Another such political party is the Aam Aadmi Party, which tried to counter the hard Hindutva of the BJP with its soft Hindutva in the 2020 Delhi assembly elections. The chief minister of Delhi and the party president, Arvind Kejriwal, said in a TV interview that if the state government had Delhi police under them, they would have ended the Shaheen Bagh protests in just two hours. In another show of their pro-establishment stand, they openly supported the Central Government’s decision to abrogate Article 370 from the state of Jammu and Kashmir, the only Muslim majority state in India. Article 370 was considered as the bridge between India and J&K. Sharjeel Usmani, a research scholar from AMU who was slapped with charges last year for calling a public meeting at AMU Kennedy House lawns to mark the 27th anniversary of the demolition of Babri Masjid, rightly said about the AAP, “This is the so-called larger alliance that we are asked to accept and welcome. Aam Admi Party is ideologically bankrupt and it’d go and sleep with any fascist party any given day if it would get to win elections.”
Thus, the right-wing supporters aren’t the only people who have tried to harm the Muslim-led Shaheen Bagh movement and change its nature. Sarkari Muslims and Savarna liberals have also tried to discredit the movement. Sarkari Muslims majorly support the ruling regime and its decisions because of their personal interest, while the Savarna liberals do so because of their poor understanding of the movement and their Islamophobic nature. They are unable to comprehend the fact that Muslims are targeted because of their Muslim identity and if one is targeted because of his/her identity one should publicly assert it. For these liberals, Kejriwal singing Hanuman Chalisa is not a problem but Muslims chanting their religious slogans is, as it supposedly leads to the polarization in society. One must ask: Why does the weight of holding the “secular” values and their “Idea of India” always rest on Muslims? Why don’t they direct this question to their privileged self? Tweets by Shashi Tharoor or Justice Katju asking Muslims not to chant their slogans or wear hijabs and skullcaps only show that it is possible to be anti-Sangh and an Islamophobe at the same time.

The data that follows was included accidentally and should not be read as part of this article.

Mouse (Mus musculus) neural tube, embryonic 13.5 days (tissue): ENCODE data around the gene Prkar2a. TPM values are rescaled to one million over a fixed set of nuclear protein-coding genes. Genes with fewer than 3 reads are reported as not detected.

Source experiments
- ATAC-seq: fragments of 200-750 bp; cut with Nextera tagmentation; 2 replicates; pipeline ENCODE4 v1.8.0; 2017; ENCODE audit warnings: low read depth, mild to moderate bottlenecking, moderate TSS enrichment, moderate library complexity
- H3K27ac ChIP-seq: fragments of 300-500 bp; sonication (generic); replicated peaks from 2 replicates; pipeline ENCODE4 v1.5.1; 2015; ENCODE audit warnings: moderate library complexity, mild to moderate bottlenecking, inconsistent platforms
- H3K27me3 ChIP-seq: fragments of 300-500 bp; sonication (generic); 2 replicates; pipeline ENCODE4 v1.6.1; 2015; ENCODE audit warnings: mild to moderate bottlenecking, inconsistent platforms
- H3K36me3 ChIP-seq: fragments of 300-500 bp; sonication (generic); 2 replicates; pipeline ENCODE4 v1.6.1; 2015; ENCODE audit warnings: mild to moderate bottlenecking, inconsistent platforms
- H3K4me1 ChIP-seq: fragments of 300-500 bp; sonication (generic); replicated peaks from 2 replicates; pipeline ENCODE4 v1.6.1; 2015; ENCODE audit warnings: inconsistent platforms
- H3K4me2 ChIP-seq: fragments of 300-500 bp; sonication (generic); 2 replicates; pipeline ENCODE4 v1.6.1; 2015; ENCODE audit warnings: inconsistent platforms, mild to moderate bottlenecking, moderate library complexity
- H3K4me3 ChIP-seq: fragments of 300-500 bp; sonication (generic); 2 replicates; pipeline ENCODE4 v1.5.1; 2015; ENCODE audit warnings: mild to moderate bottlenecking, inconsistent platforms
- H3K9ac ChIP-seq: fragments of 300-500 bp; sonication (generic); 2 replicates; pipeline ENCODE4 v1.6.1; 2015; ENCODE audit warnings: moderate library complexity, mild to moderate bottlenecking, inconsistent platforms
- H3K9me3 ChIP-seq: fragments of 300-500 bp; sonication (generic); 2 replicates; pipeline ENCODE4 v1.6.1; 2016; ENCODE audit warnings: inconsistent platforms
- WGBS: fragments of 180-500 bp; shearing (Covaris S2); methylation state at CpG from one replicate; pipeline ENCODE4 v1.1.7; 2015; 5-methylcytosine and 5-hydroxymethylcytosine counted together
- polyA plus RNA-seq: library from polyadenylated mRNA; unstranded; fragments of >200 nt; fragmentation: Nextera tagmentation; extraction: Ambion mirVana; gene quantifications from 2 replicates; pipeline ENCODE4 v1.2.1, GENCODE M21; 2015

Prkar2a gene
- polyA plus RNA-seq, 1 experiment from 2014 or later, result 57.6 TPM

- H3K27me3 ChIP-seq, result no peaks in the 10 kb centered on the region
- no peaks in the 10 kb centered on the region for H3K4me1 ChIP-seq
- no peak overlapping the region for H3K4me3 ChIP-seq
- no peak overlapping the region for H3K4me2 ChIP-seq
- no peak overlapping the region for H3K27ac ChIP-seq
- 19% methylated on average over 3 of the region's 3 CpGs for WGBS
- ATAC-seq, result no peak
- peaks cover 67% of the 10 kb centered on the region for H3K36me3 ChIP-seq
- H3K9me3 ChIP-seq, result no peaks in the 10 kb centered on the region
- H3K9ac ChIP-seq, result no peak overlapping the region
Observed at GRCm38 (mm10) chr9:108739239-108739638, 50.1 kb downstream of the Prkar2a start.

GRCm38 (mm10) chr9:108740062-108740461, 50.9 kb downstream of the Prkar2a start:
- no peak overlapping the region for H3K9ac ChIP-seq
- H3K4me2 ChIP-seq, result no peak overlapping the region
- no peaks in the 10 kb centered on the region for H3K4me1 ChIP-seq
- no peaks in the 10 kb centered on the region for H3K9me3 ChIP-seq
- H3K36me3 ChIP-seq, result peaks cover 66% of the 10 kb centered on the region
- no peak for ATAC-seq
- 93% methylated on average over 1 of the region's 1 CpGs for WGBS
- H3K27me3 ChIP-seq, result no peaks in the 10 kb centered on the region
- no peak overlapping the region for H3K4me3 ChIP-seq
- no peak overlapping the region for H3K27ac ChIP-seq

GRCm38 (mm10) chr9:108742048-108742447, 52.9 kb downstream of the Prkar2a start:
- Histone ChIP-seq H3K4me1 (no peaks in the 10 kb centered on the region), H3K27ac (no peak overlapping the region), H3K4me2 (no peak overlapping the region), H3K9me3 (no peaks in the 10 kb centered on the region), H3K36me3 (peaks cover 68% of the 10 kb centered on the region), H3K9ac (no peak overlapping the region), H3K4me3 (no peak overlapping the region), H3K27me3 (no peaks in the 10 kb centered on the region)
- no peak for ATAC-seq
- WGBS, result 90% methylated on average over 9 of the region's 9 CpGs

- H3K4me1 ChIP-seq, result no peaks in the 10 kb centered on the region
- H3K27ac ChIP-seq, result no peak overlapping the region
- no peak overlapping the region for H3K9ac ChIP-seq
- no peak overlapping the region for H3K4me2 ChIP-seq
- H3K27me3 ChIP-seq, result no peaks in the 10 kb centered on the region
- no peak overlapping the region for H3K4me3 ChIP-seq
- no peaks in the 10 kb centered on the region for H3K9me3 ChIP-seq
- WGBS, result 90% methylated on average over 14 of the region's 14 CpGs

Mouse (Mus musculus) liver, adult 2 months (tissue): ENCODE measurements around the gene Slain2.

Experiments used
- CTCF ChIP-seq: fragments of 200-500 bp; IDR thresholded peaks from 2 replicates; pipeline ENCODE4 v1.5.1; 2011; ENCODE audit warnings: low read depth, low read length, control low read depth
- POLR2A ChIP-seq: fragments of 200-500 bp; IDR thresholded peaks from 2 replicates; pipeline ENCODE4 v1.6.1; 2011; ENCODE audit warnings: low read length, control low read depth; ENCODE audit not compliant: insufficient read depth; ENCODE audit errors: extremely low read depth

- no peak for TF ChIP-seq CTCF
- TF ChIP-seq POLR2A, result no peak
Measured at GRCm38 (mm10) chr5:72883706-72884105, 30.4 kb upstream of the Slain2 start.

Liberals around the world have always played a questionable role in resisting power. During the Civil Rights or Black Empowerment Movement in America, they were seen as the ally of the racist government. Malcolm X even proclaimed in a speech, “The Negro revolution is controlled by foxy white liberals, by the Government itself. But the Black Revolution is controlled only by God.” This statement is still very relevant today. Perhaps, the only ally Muslims today have are Dalits and Adivasis who have been tortured and dehumanized by the regime and society. The liberals have always criticized Muslims for not having intellectual leaders and for following Maulanas (religious leaders). However, when a young Muslim intellectual and scholar like Sharjeel Imam leads a protest, they accuse him of helping the ruling party. These liberals accuse anyone except the upper caste Hindus who actually vote for the BJP.